Finley turned away and moved to the next stall, which was covered in tiny biscuits. This stall was owned by Kai the kangaroo. Kai bounced over, and Finley asked what the biscuits were.

‘These are Anzac wafers,’ Kai explained. ‘They are sweet crunchy biscuits that I learned to make from my mother in Australia. Would you like to try one?’

Finley carefully looked at the Anzac wafers and slowly shook his head again. ‘I don’t think I will like them as I don’t have them at home,’ he said.

Finley moved again to another stall, owned by a fluffy white poodle called Pascal. Before Finley could see what Pascal was selling, he had waggled over.

‘Bonjour, my little friend!’ Pascal barked. ‘Are you hungry? Please try my ratatouille, made from fresh vegetables! I learned to make this at my home in France.’

Finley was a little surprised and quickly said, before hurrying back to Delilah: ‘I don’t think I will like that as I don’t have it at home.’

Finley found Delilah with bags full of food. Finley was very sad. He had gone to the food market and eaten nothing. He wanted to go home.

In the evening, Delilah called Finley down for his dinner. When Finley came to the table he found all the people he had met at the market ready to eat dinner with him. Delilah had invited them so Finley could try all the new food at home.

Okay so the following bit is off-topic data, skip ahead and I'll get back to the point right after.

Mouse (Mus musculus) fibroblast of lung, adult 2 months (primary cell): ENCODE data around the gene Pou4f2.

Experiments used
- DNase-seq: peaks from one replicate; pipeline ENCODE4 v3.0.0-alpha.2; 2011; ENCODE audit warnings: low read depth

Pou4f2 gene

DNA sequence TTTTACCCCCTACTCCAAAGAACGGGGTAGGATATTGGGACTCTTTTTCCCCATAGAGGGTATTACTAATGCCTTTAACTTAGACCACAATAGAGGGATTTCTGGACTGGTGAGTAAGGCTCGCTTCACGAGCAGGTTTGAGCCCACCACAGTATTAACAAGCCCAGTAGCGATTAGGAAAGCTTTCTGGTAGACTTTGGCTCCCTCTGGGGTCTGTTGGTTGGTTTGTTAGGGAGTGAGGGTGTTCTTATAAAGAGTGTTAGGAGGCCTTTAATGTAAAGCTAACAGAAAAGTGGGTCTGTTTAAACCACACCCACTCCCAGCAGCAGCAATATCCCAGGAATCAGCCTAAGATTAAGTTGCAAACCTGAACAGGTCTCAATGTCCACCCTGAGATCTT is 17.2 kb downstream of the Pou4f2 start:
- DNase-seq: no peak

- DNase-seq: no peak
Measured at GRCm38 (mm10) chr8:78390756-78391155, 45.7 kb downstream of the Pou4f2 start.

Finley slowly took a bite out of Pei Pei’s spring roll. Then he nibbled one of Kai’s Anzac wafers. Then he slurped a spoonful of Pascal’s ratatouille. Finley paused, before looking up and smiling.

‘I really liked that,’ he said. ‘Is there any more?’

By Chris Allerton

If you’re doing this activity as part of Black History Month, make sure everyone understands that black history is a part of history that people can (and should) learn about all year round. 

This activity has been chosen as it's a traditional Jamaican children's game.

Black History Month encourages people to think about the contributions, achievements and history of black people, originating in the United States. In the UK, we celebrate Black History Month in October. It’s a time to highlight the achievements and people of the Black community, and celebrate their contributions to the UK.

Punchinella, little fella

  1. As everyone to stand in a circle with one person in the middle.